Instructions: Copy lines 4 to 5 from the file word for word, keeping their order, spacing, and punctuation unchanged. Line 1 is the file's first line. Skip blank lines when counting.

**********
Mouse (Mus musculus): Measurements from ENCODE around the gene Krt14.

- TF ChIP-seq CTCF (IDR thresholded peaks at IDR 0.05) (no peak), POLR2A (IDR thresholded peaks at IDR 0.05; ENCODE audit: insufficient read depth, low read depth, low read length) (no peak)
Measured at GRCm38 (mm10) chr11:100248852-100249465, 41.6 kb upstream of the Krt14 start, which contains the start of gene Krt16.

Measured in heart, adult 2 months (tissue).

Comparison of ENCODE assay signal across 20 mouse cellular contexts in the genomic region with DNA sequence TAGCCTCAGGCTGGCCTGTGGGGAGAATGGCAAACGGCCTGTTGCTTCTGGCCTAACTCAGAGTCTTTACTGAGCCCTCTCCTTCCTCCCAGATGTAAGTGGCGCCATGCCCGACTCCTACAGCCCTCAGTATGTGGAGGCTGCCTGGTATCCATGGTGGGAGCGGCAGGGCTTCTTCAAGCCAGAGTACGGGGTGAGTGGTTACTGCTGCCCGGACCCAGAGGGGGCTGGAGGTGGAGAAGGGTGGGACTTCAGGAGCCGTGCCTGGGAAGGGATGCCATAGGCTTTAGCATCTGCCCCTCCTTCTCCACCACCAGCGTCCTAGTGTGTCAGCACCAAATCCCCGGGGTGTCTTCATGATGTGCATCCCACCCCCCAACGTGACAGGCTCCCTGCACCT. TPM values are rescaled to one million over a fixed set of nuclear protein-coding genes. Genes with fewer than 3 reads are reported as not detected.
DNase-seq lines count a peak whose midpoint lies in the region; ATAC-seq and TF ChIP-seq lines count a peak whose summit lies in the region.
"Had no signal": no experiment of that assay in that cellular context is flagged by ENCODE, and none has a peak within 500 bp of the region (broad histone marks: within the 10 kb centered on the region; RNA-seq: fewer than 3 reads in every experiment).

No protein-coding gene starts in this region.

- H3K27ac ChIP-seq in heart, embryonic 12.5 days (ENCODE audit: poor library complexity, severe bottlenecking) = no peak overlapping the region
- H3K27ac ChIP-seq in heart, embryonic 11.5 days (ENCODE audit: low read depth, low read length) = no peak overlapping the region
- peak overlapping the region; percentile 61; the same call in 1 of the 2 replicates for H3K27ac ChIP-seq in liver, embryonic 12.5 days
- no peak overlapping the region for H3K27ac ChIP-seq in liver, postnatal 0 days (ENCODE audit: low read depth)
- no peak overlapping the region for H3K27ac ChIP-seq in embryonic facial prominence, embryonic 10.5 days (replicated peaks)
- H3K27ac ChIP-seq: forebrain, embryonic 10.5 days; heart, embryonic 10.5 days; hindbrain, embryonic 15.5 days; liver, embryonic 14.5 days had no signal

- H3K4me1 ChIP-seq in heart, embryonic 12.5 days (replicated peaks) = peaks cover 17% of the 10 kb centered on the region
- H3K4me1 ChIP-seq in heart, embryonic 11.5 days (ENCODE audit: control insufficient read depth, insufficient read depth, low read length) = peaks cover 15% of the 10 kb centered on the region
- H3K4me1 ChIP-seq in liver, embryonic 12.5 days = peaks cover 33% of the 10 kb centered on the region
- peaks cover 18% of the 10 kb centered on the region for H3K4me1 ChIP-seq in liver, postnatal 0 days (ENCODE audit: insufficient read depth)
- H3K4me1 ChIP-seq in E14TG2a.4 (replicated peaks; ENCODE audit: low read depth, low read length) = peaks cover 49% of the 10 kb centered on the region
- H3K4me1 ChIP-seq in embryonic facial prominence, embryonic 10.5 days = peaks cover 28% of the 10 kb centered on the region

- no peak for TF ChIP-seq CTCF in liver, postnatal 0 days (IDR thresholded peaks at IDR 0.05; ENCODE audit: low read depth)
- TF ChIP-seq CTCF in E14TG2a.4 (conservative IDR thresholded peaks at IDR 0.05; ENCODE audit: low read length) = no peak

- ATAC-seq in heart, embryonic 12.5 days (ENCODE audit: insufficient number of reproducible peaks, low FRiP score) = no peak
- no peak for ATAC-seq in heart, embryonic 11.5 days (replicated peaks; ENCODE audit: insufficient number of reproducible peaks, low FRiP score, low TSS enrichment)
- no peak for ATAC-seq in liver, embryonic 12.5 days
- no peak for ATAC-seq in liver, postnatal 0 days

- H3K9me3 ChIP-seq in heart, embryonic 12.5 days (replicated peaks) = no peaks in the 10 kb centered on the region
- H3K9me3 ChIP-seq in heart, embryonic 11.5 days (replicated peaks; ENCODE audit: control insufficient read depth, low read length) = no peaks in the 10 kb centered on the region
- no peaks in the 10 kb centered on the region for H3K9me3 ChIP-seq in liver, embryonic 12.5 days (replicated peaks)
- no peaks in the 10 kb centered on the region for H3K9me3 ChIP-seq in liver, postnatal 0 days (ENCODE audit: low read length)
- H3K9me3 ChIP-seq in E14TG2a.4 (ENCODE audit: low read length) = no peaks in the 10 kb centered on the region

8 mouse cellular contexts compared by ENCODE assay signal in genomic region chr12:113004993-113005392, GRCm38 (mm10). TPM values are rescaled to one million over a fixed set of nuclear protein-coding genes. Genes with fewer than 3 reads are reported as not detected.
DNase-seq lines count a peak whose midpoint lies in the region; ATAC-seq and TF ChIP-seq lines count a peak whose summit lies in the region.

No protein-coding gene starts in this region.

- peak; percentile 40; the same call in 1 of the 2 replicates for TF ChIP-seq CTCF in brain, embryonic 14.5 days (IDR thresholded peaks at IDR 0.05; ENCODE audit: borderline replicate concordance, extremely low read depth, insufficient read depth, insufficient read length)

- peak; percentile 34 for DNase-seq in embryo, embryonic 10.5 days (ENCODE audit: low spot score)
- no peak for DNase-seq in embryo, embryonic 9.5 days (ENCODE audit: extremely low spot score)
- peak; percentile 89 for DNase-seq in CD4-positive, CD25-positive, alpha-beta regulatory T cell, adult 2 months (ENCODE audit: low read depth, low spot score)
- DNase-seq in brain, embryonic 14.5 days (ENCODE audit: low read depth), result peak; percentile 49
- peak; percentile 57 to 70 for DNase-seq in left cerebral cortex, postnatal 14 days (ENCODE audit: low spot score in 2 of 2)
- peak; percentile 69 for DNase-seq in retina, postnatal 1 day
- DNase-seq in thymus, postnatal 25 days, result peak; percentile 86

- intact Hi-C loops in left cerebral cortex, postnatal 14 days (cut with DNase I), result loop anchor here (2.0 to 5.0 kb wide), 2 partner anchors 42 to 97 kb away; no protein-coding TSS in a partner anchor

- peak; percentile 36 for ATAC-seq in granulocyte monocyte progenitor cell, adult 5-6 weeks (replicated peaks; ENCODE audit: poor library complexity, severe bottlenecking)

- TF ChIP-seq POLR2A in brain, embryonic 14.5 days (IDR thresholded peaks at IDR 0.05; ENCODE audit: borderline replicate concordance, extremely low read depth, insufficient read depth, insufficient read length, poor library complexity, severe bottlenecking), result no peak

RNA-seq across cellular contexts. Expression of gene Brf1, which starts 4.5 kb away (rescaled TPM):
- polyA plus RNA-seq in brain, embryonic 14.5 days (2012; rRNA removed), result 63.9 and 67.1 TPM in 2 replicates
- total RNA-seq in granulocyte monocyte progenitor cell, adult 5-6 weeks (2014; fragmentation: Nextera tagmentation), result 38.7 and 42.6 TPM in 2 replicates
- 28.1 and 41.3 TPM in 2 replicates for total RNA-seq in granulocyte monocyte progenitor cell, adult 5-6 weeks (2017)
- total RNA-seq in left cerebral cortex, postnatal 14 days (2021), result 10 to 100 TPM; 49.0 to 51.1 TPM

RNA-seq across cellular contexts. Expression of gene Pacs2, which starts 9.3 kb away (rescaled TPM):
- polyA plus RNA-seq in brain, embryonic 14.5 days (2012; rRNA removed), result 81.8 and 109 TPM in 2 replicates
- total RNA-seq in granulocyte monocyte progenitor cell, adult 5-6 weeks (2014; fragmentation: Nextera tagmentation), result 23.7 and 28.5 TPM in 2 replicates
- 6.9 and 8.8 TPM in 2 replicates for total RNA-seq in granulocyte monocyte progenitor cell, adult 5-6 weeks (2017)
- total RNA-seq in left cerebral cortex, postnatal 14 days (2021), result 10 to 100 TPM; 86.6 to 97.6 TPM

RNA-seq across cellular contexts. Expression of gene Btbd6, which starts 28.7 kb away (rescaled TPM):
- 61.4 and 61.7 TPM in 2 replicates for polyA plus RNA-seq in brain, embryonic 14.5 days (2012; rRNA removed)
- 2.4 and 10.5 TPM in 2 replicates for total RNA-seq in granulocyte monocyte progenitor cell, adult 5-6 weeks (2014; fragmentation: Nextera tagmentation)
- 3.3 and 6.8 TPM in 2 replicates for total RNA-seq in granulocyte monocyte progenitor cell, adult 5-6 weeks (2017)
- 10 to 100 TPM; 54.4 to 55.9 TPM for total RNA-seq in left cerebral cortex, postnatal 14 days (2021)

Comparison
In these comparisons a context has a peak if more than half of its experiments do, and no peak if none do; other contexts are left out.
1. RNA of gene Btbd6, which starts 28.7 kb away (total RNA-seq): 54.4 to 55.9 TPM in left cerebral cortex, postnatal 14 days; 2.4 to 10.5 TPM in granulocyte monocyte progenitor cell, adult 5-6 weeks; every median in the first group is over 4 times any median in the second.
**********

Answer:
Measured in heart, adult 2 months (tissue).

Comparison of ENCODE assay signal across 20 mouse cellular contexts in the genomic region with DNA sequence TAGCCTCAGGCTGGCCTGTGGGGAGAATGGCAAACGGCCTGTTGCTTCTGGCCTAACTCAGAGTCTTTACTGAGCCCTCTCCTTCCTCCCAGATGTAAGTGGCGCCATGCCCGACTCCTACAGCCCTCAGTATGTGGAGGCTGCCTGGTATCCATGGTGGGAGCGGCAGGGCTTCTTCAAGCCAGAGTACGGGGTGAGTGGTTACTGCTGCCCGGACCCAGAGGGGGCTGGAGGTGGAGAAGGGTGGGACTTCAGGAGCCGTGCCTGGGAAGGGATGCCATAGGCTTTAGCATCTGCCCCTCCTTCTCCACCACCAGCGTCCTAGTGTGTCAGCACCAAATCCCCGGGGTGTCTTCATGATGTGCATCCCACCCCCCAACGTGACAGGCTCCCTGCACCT. TPM values are rescaled to one million over a fixed set of nuclear protein-coding genes. Genes with fewer than 3 reads are reported as not detected.